But before we hit that Facebook status. Let me tell you about the insane amount of connections that Caitlin and I have. Besides being two of the biggest fans of the College of William & Mary that I know (I’m not biased, I swear), we also come from similar upbringings – upbringings that involved a lot of sweet tea, dirt roads, and small-town America. We went to rival district high schools. We played high school tennis, against each other (I won a match, she won a match – we’ve joked and said that that’s the only reason we’re still friends). Then, I got to William & Mary and she was already there! I saw her occasionally around campus and she was a sweet familiar face to bump into. Then, we randomly (yet literally) traveled the world together summer after my sophomore year for six weeks in Florence, Italy (and a bunch of other places on the weekends) with William & Mary and Dr. Michael DiPaola (and a bunch of other William & Mary students). Kind of crazy, right?

bridesmaids & rebecca on the back porch of tuckahoe before the ceremony.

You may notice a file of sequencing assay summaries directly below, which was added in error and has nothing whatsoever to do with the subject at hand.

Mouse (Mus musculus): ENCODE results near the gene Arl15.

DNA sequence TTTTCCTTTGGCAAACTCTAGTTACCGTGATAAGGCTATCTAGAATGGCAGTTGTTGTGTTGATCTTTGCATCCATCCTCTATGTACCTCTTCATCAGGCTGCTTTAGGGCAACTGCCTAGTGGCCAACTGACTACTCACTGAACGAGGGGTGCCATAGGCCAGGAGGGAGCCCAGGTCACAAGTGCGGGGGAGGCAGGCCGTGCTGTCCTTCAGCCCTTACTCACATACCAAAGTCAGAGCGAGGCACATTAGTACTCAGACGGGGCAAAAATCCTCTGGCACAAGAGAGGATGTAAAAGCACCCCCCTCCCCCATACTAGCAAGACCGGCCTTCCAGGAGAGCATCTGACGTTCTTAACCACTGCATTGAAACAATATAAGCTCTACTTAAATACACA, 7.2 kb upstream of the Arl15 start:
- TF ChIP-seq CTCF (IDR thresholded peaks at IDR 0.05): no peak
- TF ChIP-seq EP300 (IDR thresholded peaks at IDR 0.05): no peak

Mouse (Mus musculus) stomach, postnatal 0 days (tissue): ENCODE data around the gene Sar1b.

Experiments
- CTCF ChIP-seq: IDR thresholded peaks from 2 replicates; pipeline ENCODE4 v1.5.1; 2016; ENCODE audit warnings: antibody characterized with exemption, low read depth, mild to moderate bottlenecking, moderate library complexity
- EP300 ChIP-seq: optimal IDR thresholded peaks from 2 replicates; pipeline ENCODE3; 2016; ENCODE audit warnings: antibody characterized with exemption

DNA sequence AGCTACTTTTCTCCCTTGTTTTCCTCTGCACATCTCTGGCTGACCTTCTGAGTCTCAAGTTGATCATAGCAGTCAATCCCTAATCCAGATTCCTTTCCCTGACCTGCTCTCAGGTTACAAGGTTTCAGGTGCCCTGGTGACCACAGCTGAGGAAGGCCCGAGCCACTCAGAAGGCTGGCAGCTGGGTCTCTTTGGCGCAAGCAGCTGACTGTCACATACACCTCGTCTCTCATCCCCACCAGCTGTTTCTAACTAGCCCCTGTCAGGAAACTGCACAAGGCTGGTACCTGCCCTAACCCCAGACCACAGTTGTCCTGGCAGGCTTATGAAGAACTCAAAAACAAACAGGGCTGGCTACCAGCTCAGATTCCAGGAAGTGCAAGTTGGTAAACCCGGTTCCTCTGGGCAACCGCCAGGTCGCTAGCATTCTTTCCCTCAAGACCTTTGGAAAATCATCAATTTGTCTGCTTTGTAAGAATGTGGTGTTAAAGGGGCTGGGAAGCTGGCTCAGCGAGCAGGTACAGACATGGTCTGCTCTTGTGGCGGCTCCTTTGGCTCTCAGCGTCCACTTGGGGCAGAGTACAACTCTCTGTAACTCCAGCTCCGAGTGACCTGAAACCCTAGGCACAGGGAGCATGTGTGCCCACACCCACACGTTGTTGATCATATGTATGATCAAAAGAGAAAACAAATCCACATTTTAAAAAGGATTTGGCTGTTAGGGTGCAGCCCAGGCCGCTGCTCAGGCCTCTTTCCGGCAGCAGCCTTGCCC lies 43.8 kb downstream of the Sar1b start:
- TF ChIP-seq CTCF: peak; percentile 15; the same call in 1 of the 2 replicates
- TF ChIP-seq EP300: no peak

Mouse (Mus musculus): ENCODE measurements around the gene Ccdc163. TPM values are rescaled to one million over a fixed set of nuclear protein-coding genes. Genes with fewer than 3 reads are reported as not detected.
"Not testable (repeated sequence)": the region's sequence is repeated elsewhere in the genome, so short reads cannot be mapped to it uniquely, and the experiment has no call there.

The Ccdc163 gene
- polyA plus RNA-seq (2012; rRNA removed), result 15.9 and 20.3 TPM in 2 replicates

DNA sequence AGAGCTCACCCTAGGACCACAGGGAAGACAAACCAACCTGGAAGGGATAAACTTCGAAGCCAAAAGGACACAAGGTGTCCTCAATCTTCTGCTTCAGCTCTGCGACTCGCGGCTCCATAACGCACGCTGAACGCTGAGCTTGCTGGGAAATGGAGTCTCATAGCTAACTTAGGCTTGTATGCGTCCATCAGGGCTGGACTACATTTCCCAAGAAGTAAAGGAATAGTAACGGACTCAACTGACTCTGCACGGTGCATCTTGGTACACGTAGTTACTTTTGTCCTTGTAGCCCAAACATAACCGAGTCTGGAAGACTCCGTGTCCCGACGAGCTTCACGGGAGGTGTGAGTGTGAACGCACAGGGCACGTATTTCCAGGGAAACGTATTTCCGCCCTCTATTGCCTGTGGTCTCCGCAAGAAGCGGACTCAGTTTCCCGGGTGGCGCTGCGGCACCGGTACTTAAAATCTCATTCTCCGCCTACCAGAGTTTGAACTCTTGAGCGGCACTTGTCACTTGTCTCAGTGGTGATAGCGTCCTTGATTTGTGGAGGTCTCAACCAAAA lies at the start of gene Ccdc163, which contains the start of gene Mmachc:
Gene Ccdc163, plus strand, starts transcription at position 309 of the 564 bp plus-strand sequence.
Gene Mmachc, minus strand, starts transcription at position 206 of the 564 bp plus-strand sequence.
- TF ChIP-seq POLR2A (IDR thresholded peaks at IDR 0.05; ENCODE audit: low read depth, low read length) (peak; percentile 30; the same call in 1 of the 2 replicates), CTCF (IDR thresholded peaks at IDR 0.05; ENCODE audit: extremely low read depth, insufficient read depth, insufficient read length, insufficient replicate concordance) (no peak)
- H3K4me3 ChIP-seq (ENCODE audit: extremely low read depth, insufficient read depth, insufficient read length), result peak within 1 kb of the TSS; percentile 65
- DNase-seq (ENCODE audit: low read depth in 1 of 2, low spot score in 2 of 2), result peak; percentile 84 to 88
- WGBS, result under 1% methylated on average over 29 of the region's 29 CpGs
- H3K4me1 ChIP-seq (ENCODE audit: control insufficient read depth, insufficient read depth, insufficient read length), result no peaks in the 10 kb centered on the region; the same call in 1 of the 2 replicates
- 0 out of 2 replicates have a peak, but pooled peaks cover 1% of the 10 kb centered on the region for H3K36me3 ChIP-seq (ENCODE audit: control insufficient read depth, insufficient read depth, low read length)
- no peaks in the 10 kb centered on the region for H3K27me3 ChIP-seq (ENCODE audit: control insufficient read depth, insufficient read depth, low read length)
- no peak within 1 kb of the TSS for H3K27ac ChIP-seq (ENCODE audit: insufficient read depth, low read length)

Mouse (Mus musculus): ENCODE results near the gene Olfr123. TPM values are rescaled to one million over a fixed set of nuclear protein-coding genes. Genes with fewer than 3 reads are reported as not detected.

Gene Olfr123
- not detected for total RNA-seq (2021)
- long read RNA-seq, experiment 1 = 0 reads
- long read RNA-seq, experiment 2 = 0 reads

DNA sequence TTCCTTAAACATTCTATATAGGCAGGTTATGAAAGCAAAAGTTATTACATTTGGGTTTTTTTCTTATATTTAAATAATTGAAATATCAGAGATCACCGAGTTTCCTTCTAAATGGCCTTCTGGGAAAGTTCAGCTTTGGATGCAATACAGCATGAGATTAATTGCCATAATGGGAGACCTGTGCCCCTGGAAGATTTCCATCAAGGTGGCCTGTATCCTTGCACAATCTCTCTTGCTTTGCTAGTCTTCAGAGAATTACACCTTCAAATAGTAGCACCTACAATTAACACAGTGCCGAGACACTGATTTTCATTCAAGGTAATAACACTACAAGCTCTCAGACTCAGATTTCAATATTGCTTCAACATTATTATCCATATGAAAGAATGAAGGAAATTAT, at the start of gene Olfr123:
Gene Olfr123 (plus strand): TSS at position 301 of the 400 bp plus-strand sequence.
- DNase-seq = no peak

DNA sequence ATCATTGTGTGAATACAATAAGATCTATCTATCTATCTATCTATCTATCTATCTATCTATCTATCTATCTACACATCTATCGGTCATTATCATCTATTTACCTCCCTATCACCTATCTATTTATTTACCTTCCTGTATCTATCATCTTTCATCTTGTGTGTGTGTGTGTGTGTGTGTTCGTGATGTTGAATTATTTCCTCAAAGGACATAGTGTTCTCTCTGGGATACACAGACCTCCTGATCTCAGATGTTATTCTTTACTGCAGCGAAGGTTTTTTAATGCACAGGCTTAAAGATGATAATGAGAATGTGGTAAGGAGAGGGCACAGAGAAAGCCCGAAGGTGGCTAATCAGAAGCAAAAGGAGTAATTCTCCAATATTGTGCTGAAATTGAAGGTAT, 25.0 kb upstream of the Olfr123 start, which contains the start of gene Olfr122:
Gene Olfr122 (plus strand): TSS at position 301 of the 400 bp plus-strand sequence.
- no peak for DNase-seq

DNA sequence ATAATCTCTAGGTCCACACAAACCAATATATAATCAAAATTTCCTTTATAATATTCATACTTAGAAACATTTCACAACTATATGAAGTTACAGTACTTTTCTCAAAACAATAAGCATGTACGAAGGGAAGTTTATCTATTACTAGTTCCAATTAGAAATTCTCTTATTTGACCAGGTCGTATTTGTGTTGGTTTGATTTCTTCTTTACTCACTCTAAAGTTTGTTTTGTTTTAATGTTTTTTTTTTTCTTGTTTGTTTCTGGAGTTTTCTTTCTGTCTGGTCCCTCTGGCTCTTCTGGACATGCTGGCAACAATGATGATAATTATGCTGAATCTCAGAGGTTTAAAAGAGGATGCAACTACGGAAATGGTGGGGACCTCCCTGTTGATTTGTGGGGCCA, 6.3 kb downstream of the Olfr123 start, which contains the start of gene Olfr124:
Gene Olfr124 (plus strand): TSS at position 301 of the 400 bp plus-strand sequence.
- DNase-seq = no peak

So back to that Facebook status. She posted a Facebook status that said something along the lines of, “So incredibly blessed to be second-shooting weddings with Warthan Farms Photography!” Then I realized. WAIT. That’s who was shooting my sister’s wedding. And I couldn’t even predict the future but Caitlin and Jennifer ended up joining up for weddings and founding an awesome photography duo called FreshlyWed. That photography duo shot my sister’s wedding. And I can tell you that it was phenomenal to see Caitlin walk into the hotel room as the bridesmaids and my sister were getting ready. To hear her familiar voice! And then strangely enough, to be reunited later in the evening as Alistar & Rebecca were leaving in a trail of sparklers as Brian and I were trying to make a W and M sparkler picture. I’ve included two of FreshlyWed’s beautiful shots in this blogpost.

I’m still amazed at how William & Mary continues to shine its connectivity in my life. Every. Single. Day. I’m always meeting people that know people from my hometown. Or who graduated from William & Mary. Or who were in my sorority. Or who did this. Or that. That’s the power of a William & Mary degree. And the power of a William & Mary wedding – even if neither the bride nor groom went to school here.

Hark upon the gale, y’all.

Fear of the Unknown

September 3, 2012 by